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Tuesday, February 27, 2007

Homes hit the auction block-Tampa, FL

Homes hit the auction block

An unusual auction draws bidders to the Seminole Hard Rock.

By EMILY NIPPSPublished February 25, 2007

TAMPA - Inside the Seminole Hard Rock Hotel & Casino, thousands of slot machines jingled loudly over the blare of Peter Gabriel's Sledgehammer.
Straight-faced men and women sat hunched over hands of Texas Hold 'Em. Cigar smoke drifted around patrons at the center bar.

It seemed like an odd place to shop for a home. Yet about 250 curious guests gathered in the casino ballroom Saturday and had the chance to bid on an array of Florida properties while sipping free cocktails and eating hors d' oeuvres. Some watched online.

Within a few hours, the "All In Mega Auction" was over, and 26 of the 46 properties had winning offers. Judging by some of the offers, it appeared that the festive casino setting and large turnout didn't do much to offset the current buyer's market.

The winning bid on a three-bedroom Sarasota home? $50,000.
An 1,800-square-foot Bradenton home with a pool? $100,000.
A two-bedroom house in West Palm Beach's historic Flamingo Park? $115,000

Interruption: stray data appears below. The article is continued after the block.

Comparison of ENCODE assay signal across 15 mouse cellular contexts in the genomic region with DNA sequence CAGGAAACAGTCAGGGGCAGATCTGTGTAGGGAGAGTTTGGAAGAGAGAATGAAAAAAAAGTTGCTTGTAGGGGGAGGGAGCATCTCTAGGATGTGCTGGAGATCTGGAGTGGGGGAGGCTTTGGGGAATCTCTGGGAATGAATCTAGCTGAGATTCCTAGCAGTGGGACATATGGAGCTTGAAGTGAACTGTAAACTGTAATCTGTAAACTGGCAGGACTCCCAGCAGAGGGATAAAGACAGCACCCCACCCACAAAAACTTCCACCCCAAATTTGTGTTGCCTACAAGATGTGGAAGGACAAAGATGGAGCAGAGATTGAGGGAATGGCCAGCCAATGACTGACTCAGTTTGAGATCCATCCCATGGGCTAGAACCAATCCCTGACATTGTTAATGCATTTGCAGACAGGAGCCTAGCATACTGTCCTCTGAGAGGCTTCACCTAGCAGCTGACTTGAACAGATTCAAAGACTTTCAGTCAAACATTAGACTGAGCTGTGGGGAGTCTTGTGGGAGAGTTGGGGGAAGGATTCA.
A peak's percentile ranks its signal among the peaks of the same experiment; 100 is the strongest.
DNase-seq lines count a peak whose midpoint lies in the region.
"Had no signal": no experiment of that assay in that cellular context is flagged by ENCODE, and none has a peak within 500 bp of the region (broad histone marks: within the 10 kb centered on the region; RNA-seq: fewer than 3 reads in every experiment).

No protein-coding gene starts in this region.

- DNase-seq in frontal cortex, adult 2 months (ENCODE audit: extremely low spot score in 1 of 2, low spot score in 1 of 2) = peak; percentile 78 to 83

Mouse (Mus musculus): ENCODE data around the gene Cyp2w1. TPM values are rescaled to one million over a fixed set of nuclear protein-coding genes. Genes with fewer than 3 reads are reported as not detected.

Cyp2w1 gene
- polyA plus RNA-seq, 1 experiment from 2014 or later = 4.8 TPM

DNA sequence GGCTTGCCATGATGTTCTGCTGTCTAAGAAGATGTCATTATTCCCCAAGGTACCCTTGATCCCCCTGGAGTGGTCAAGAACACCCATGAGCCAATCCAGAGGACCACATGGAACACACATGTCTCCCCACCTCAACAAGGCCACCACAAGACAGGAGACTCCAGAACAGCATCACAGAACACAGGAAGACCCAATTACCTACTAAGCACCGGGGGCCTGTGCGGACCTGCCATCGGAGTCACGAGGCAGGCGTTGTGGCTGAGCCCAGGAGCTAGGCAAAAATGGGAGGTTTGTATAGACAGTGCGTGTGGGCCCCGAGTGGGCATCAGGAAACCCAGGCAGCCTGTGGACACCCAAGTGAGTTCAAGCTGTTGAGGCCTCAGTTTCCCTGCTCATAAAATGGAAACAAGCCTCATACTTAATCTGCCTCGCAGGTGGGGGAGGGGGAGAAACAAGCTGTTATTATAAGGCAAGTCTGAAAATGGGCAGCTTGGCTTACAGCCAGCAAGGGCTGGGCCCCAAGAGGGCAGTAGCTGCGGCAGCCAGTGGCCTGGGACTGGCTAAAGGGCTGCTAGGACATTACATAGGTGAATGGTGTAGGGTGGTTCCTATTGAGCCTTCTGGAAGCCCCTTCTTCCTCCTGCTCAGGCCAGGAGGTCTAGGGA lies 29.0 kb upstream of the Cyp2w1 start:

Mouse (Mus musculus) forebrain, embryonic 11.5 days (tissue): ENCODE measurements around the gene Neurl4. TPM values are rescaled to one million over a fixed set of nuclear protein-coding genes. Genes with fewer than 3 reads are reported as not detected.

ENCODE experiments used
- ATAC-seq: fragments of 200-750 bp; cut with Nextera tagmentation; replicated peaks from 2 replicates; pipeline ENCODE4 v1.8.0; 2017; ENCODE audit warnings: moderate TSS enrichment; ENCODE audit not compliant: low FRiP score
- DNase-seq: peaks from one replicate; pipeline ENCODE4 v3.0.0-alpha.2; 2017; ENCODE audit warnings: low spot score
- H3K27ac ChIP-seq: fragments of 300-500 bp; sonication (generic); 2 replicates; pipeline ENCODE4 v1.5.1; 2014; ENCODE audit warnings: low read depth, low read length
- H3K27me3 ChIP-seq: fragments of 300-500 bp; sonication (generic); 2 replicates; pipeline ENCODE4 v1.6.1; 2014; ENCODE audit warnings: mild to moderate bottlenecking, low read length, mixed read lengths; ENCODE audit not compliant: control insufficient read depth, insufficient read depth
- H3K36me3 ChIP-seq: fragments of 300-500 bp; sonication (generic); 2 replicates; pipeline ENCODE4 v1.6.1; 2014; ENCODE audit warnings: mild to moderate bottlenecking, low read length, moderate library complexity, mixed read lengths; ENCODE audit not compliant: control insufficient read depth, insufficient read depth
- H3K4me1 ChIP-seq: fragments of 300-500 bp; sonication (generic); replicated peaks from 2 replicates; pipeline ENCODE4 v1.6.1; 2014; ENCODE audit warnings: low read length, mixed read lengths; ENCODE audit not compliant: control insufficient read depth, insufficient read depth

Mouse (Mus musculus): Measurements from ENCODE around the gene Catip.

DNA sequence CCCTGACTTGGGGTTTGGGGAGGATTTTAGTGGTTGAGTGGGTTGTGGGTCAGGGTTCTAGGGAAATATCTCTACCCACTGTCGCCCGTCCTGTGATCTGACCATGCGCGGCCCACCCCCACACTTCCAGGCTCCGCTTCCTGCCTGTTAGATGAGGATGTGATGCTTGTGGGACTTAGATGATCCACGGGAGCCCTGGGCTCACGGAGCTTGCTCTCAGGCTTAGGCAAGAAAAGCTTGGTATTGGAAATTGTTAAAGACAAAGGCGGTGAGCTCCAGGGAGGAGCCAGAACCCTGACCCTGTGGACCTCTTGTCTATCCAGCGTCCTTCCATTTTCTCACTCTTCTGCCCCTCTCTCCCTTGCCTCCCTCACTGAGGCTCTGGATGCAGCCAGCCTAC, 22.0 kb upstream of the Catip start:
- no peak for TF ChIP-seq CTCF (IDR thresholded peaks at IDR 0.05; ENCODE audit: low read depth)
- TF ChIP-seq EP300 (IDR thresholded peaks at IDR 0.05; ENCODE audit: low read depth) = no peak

"The deals here are surreal; it's so hard to believe it," said Joey Anderson, a 22-year-old Tampa man who recently began investing in real estate.

It was Anderson's first time at a property auction, and he took his chance: a three-bedroom, two-bathroom, two-car garage home on Clearwater's Coronet Lane. After competing with a few others in the ballroom, he won with an offer of $195,000.

It was unclear Saturday how many sellers would accept the offers, since none were obligated to do so.

Angelina Lochridge, who hoped to sell her parents' home in Valrico and watched the live bidding online, was disappointed with the top offer of $235,000. The home was originally listed at $324,000.

"I think we'll look into doing a lease option or renting," she said. "We're not going to sell at a loss. I seriously don't think a lot of those homeowners are going to sell at those prices."

Yet winning bidders like Steve Ward were optimistic. The Land O'Lakes real estate broker came to the auction with no intention of buying. Then he saw a six-bedroom New Tampa home flash across the large projector screen and found himself in a bidding war. He won at $215,000.
"I could sell that all day for $375,000," he said, though he knew it wasn't a sale yet. "I'll be more excited when it closes."

The event was the brainchild of Jay Bailey, who owns Bailey's Realty & Estate Auctions and served as the auctioneer. Before Saturday, he said he expected 400 people or more and a frenzy of bidding. He also predicted that such "mega-auctions" will be the wave of the future.
Although the event might have fallen short of those expectations, some sellers did get reasonable offers that might result in sales.

A three-bedroom home in Sarasota received a winning bid of $410,000. A Tampa couple looking to buy a 758-square-foot house near a canal in Hudson thought their $105,000 offer was fair and waited around the casino for the seller's answer.

"We're hoping," Jackie Henderson said. She felt like some of the other offers were ridiculous.
"There's no way the sellers are going to accept some of those."

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